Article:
Here’s Everything You Need to Know About the Adult Use of Marijuana Act

Current support for California’s marijuana legalization has taken flight and polls have shown that it is up 60 percent with California’s likely voters in the November presidential contest to support legal pot. The Adult Use of Marijauna Act (AUMA) initiative, has grown in support and off to a huge push for the Nov. 8 ballot by the likes of Lt. Gov. Gavin Newsom and former Facebook President, Sean Parker.

For those who aren’t familiar with AUMA, the initiative will control, regulate and tax legal marijuana for those 21+, protect children, and establish laws to regulate marijuana cultivation, distribution, sale, and use, and will protect Californians and the environment from potential dangers. The annual tax revenue will be fairly high at 15 percent but could reach upwards of $1 billion annually.

“By establishing a legal, taxed and tightly regulated system, we can offer new protections for our kids, our communities and our environment, while adopting a best-practices framework for responsible adult marijuana use and its impacts,” said Newsome.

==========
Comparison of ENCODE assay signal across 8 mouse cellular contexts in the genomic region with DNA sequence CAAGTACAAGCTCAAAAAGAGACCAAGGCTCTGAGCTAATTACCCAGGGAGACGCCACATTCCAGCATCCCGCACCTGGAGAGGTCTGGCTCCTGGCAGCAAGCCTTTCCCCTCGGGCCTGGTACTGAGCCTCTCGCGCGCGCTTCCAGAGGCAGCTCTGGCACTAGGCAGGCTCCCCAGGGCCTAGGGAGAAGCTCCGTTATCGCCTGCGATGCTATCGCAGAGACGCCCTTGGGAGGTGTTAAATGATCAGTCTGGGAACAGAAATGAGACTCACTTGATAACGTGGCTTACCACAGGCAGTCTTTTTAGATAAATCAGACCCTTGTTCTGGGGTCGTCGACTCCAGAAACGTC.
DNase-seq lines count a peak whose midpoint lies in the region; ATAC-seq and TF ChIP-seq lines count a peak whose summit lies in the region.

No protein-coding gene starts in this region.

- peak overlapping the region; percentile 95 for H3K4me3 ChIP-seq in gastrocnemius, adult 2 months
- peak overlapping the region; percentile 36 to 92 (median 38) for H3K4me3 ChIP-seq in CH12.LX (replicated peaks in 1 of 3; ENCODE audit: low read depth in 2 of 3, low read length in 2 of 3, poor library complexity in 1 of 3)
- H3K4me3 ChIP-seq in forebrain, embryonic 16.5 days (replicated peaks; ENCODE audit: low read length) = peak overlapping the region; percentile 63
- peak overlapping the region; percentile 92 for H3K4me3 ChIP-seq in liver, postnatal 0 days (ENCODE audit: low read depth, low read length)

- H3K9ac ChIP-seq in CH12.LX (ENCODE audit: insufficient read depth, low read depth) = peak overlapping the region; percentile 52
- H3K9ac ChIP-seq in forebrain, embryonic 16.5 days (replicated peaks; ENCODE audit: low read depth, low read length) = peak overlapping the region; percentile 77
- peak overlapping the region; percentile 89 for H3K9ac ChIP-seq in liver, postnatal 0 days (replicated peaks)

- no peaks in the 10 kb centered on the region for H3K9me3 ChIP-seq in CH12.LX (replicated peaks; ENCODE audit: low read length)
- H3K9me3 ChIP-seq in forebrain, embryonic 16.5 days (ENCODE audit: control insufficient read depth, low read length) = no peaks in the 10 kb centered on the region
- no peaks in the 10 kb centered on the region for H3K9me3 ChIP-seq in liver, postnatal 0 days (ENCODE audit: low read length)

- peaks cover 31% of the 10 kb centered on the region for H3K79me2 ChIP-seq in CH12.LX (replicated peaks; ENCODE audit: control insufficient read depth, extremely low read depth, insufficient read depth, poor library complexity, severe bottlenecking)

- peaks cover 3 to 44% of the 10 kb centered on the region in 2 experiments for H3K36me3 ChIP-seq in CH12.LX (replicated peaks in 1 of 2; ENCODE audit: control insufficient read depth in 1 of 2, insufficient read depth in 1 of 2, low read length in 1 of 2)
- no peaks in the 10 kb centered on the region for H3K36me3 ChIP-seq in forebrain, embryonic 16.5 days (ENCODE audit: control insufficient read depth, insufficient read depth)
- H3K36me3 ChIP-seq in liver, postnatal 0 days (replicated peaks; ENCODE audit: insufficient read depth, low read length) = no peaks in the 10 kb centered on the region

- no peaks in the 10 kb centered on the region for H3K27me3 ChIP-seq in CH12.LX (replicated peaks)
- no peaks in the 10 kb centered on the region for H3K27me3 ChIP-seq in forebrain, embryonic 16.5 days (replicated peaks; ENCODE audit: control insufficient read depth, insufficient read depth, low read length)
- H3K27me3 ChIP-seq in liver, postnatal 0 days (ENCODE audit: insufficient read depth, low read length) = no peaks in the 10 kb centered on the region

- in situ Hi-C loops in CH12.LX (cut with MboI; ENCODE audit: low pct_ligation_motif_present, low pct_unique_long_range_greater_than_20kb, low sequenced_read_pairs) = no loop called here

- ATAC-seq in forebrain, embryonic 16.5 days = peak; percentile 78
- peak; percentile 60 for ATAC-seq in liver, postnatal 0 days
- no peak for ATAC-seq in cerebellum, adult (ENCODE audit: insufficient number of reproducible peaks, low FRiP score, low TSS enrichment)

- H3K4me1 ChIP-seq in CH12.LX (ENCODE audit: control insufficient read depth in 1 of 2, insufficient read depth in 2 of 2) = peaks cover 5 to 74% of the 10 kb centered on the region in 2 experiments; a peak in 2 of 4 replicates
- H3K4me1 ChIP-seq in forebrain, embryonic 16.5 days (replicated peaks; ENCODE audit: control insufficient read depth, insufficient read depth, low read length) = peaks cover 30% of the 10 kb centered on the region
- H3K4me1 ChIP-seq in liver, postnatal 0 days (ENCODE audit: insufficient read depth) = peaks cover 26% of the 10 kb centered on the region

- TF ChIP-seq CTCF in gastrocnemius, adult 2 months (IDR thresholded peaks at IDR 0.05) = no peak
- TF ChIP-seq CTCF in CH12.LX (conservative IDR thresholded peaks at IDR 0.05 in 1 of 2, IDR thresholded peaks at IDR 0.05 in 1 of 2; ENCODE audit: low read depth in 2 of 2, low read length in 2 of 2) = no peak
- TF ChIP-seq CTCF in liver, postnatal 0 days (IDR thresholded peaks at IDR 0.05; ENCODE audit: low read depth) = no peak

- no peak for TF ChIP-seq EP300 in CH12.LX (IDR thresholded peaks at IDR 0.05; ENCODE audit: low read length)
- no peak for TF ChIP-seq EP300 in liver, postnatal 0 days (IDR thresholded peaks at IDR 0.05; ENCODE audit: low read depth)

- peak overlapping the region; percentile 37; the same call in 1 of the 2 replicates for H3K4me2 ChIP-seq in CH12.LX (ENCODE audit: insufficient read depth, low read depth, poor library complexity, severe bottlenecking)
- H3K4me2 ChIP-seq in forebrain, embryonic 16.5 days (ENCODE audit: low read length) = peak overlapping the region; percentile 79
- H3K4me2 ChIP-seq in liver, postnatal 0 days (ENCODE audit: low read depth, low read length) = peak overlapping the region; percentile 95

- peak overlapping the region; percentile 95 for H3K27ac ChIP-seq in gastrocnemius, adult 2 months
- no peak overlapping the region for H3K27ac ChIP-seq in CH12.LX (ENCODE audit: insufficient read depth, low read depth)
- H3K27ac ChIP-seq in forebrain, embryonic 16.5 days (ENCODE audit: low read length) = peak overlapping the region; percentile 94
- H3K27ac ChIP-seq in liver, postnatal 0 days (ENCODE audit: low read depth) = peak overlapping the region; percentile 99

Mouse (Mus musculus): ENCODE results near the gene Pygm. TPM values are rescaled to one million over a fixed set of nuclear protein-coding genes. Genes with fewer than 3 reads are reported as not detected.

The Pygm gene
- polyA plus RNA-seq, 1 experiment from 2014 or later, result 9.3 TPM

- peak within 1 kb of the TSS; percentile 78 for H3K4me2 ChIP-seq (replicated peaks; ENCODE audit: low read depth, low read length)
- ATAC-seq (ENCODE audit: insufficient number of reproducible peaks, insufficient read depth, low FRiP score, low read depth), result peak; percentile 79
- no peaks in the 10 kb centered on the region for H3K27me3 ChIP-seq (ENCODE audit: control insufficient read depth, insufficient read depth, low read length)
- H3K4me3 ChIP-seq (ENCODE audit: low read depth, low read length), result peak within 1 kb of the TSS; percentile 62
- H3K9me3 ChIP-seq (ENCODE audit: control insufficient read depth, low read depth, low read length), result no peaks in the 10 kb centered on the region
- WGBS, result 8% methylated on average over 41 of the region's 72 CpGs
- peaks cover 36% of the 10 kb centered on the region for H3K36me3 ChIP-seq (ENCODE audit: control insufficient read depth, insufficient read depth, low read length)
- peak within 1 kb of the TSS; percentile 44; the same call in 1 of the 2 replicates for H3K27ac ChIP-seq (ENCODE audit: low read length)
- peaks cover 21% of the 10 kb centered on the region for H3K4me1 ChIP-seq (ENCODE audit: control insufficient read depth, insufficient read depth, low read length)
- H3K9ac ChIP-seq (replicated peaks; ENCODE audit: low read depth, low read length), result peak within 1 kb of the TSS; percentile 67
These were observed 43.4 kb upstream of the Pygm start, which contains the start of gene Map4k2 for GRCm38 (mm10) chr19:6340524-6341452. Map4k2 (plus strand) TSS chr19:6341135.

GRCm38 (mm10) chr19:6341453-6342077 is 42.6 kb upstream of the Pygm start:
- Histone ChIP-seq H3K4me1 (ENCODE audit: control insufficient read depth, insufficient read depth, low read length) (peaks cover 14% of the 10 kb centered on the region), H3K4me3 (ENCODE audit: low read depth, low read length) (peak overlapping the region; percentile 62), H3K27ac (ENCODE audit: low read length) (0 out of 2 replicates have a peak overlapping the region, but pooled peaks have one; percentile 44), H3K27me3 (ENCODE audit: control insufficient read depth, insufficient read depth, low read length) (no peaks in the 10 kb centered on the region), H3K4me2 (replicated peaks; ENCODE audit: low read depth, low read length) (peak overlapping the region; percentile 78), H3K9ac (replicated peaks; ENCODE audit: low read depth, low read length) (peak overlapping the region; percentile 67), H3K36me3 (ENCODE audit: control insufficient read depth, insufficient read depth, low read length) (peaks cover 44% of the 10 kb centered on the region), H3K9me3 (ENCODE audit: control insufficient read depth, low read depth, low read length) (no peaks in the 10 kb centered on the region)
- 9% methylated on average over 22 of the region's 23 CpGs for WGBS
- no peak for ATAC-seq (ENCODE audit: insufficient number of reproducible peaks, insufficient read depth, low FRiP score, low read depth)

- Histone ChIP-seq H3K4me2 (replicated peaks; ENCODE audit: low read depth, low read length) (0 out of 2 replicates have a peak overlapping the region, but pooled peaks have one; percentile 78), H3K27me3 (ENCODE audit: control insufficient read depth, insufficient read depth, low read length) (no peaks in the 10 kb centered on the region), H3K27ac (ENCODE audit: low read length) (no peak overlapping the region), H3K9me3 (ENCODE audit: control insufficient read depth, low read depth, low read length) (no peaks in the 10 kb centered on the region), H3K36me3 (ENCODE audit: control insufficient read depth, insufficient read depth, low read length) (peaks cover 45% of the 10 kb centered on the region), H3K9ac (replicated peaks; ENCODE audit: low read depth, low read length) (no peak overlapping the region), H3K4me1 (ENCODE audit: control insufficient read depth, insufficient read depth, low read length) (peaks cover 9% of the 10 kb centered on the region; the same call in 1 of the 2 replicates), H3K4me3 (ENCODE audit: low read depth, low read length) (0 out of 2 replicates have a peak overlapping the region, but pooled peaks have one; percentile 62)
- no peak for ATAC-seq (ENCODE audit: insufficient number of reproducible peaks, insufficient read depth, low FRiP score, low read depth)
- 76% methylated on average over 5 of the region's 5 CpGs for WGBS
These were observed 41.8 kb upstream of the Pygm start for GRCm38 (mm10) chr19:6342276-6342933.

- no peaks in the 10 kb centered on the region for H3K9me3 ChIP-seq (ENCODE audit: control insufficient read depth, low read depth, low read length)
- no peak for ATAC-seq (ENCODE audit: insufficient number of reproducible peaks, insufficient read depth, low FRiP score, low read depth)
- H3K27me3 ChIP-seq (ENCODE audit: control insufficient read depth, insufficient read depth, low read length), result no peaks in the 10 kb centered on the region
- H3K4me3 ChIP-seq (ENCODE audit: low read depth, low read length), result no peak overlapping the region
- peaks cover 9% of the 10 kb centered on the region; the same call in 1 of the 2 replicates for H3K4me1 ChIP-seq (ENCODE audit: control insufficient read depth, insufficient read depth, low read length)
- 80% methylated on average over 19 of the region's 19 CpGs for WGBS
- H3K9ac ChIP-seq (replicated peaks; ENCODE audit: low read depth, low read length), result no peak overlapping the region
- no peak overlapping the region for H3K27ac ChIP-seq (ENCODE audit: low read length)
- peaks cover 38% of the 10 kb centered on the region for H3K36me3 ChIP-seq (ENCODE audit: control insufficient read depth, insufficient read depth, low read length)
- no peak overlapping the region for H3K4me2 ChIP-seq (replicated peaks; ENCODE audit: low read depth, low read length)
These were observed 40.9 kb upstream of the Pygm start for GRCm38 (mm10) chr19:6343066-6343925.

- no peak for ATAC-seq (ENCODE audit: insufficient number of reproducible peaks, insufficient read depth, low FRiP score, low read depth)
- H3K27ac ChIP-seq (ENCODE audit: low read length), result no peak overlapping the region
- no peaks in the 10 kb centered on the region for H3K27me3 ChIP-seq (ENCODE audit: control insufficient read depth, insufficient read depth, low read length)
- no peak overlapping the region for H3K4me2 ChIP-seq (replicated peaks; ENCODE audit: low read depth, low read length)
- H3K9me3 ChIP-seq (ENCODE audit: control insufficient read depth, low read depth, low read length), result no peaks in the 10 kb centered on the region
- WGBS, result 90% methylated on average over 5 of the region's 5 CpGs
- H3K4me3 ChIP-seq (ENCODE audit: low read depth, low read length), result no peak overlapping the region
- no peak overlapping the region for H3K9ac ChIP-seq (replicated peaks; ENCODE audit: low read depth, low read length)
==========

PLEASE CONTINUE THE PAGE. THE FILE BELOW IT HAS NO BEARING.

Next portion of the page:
While California has been known to be at the frontier of cannabis laws by being the first state in the country to legalize medical marijuana in 1996 and lessen penalties for possession throughout two decades, current policies are becoming outdated and reform just may be necessary. The AUMA initiative can pave the way for reform and be beneficial to those in California who oppose it or not.

What AUMA may mean for California

Currently, marijuana growth and sale is not being taxed by the State of California which in turn can mean hundreds of millions of dollars that can benefit the state in various ways. Although, some cities do impose specific city tax they still have all benefited greatly from it on medical cannabis sales.

AUMA can help facilitate proper methods that will provide funds to be used to manage sectors in charge that create new laws and will provide funds to public health programs that educate youth to prevent and treat serious substance abuse, train local law enforcement to enforce the new law with a focus on DUI enforcement, invest in communities to reduce the illicit market, create a job market and finally protect public lands damaged by illegal marijuana cultivation.